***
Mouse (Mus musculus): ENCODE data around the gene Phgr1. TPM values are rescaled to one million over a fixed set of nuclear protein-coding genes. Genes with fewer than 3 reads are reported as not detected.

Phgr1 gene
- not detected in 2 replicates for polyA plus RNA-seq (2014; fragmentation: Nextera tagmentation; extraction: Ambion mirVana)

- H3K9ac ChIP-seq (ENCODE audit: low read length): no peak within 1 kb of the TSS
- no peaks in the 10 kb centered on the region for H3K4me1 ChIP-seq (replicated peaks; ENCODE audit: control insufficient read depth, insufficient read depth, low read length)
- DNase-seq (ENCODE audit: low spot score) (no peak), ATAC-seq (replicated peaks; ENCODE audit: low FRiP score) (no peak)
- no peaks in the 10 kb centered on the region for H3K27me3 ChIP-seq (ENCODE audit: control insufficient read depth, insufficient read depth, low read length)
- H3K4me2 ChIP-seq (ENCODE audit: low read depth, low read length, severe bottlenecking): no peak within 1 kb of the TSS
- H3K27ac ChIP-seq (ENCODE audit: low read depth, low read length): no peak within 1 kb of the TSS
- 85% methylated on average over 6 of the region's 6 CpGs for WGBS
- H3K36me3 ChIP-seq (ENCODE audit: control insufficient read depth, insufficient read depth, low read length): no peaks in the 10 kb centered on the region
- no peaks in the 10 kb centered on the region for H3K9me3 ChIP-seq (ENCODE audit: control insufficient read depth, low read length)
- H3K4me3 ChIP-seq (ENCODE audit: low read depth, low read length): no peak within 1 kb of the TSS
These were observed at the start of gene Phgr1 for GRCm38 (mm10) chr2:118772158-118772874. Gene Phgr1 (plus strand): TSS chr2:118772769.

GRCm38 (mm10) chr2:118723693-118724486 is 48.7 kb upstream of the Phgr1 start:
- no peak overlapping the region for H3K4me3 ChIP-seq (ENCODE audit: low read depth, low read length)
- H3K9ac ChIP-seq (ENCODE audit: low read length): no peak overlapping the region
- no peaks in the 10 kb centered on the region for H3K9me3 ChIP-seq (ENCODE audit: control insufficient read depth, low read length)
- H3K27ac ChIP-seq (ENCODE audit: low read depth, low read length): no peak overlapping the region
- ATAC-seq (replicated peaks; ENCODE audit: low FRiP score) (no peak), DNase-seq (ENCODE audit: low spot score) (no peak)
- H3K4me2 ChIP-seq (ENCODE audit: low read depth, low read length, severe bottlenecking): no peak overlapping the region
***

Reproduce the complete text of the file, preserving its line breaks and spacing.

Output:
Mouse (Mus musculus): ENCODE data around the gene Phgr1. TPM values are rescaled to one million over a fixed set of nuclear protein-coding genes. Genes with fewer than 3 reads are reported as not detected.

Phgr1 gene
- not detected in 2 replicates for polyA plus RNA-seq (2014; fragmentation: Nextera tagmentation; extraction: Ambion mirVana)

- H3K9ac ChIP-seq (ENCODE audit: low read length): no peak within 1 kb of the TSS
- no peaks in the 10 kb centered on the region for H3K4me1 ChIP-seq (replicated peaks; ENCODE audit: control insufficient read depth, insufficient read depth, low read length)
- DNase-seq (ENCODE audit: low spot score) (no peak), ATAC-seq (replicated peaks; ENCODE audit: low FRiP score) (no peak)
- no peaks in the 10 kb centered on the region for H3K27me3 ChIP-seq (ENCODE audit: control insufficient read depth, insufficient read depth, low read length)
- H3K4me2 ChIP-seq (ENCODE audit: low read depth, low read length, severe bottlenecking): no peak within 1 kb of the TSS
- H3K27ac ChIP-seq (ENCODE audit: low read depth, low read length): no peak within 1 kb of the TSS
- 85% methylated on average over 6 of the region's 6 CpGs for WGBS
- H3K36me3 ChIP-seq (ENCODE audit: control insufficient read depth, insufficient read depth, low read length): no peaks in the 10 kb centered on the region
- no peaks in the 10 kb centered on the region for H3K9me3 ChIP-seq (ENCODE audit: control insufficient read depth, low read length)
- H3K4me3 ChIP-seq (ENCODE audit: low read depth, low read length): no peak within 1 kb of the TSS
These were observed at the start of gene Phgr1 for GRCm38 (mm10) chr2:118772158-118772874. Gene Phgr1 (plus strand): TSS chr2:118772769.

GRCm38 (mm10) chr2:118723693-118724486 is 48.7 kb upstream of the Phgr1 start:
- no peak overlapping the region for H3K4me3 ChIP-seq (ENCODE audit: low read depth, low read length)
- H3K9ac ChIP-seq (ENCODE audit: low read length): no peak overlapping the region
- no peaks in the 10 kb centered on the region for H3K9me3 ChIP-seq (ENCODE audit: control insufficient read depth, low read length)
- H3K27ac ChIP-seq (ENCODE audit: low read depth, low read length): no peak overlapping the region
- ATAC-seq (replicated peaks; ENCODE audit: low FRiP score) (no peak), DNase-seq (ENCODE audit: low spot score) (no peak)
- H3K4me2 ChIP-seq (ENCODE audit: low read depth, low read length, severe bottlenecking): no peak overlapping the region